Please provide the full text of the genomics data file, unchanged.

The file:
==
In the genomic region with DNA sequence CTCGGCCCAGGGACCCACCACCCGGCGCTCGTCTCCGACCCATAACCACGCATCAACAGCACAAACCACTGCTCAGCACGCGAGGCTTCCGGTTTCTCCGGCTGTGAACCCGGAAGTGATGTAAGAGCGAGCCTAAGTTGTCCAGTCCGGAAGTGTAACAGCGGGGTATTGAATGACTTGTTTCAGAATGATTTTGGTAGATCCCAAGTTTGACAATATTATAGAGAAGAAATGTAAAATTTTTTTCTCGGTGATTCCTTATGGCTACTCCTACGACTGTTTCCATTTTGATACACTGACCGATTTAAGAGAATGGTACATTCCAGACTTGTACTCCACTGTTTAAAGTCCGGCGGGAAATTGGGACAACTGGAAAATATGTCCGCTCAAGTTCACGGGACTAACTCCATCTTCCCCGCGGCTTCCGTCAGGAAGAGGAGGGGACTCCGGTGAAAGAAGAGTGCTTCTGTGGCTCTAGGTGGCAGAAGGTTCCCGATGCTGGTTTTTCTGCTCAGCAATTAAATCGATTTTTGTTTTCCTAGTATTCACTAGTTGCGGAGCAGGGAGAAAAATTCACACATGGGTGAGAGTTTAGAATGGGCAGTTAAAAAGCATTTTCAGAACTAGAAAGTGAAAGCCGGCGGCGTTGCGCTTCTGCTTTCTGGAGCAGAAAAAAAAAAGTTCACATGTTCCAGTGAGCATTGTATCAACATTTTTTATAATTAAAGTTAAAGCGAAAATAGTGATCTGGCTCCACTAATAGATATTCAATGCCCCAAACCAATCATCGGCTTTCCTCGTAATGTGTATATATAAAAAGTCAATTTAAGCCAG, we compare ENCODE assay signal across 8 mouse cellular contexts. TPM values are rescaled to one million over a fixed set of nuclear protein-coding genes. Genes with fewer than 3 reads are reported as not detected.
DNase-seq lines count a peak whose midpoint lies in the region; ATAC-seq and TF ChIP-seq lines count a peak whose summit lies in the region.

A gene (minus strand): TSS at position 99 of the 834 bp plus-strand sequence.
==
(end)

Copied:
In the genomic region with DNA sequence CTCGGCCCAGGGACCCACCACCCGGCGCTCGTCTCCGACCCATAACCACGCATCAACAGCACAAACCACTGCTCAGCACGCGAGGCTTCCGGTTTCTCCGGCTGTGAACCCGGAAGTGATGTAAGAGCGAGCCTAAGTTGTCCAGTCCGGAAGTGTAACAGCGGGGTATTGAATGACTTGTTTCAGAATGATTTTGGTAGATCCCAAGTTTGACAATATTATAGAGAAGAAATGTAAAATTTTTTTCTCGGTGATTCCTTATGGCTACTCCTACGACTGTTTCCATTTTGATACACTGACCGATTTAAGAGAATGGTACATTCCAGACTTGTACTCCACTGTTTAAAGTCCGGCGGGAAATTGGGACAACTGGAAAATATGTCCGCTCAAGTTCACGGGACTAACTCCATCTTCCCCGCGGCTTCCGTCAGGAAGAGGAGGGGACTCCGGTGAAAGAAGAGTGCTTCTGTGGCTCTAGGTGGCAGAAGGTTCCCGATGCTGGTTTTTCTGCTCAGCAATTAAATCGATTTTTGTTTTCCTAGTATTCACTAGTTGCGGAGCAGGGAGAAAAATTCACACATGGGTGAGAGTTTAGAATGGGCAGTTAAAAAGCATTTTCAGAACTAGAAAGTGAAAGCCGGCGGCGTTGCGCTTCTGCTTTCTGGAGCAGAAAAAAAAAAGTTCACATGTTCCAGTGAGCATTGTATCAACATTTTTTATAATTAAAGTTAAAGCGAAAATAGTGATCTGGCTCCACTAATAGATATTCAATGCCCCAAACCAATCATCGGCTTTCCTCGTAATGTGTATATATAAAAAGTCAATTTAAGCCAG, we compare ENCODE assay signal across 8 mouse cellular contexts. TPM values are rescaled to one million over a fixed set of nuclear protein-coding genes. Genes with fewer than 3 reads are reported as not detected.
DNase-seq lines count a peak whose midpoint lies in the region; ATAC-seq and TF ChIP-seq lines count a peak whose summit lies in the region.

A gene (minus strand): TSS at position 99 of the 834 bp plus-strand sequence.